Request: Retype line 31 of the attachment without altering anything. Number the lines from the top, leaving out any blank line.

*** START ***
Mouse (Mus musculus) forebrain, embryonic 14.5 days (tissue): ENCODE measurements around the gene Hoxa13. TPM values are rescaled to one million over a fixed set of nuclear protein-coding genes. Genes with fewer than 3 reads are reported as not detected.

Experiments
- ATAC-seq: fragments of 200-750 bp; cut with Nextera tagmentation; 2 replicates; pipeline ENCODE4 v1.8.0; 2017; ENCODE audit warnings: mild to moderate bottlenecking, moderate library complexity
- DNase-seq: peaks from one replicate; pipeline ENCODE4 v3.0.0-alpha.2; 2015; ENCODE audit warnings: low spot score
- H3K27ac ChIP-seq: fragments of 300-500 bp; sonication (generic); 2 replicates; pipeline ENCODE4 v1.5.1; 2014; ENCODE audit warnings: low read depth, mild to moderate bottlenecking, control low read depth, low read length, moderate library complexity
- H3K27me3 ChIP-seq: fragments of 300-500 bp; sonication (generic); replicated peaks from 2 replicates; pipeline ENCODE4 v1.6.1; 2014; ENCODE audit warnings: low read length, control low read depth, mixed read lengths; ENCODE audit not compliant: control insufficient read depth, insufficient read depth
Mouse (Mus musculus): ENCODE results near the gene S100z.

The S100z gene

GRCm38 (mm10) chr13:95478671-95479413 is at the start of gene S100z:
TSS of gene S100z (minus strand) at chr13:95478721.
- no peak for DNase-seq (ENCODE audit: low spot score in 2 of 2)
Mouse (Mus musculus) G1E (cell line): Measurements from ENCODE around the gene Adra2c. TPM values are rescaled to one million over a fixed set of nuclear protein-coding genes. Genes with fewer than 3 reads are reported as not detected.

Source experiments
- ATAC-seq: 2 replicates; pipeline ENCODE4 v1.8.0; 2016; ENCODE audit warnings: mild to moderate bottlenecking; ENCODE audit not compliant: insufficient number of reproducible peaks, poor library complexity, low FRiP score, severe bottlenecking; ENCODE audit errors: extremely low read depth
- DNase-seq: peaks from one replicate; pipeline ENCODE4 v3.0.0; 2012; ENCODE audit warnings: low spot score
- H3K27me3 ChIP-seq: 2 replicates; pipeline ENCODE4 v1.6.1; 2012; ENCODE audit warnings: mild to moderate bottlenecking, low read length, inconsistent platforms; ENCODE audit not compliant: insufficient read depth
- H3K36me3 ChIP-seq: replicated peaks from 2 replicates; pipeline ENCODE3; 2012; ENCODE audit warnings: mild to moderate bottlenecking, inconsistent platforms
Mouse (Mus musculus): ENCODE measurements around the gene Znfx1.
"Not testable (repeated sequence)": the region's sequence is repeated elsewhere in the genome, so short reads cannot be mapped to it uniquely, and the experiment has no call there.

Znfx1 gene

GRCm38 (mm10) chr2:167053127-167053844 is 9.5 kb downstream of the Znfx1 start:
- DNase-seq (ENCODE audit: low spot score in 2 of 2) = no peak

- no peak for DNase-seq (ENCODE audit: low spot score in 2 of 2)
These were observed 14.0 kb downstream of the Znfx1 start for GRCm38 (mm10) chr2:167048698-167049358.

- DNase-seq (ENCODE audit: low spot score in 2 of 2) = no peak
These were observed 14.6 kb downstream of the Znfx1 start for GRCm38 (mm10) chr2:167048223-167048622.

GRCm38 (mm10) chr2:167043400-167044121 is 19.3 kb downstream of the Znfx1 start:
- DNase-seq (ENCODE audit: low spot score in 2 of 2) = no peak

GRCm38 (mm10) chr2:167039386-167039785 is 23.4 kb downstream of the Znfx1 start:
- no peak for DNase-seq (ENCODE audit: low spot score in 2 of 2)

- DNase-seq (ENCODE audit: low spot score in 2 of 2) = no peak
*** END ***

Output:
- DNase-seq (ENCODE audit: low spot score in 2 of 2) = no peak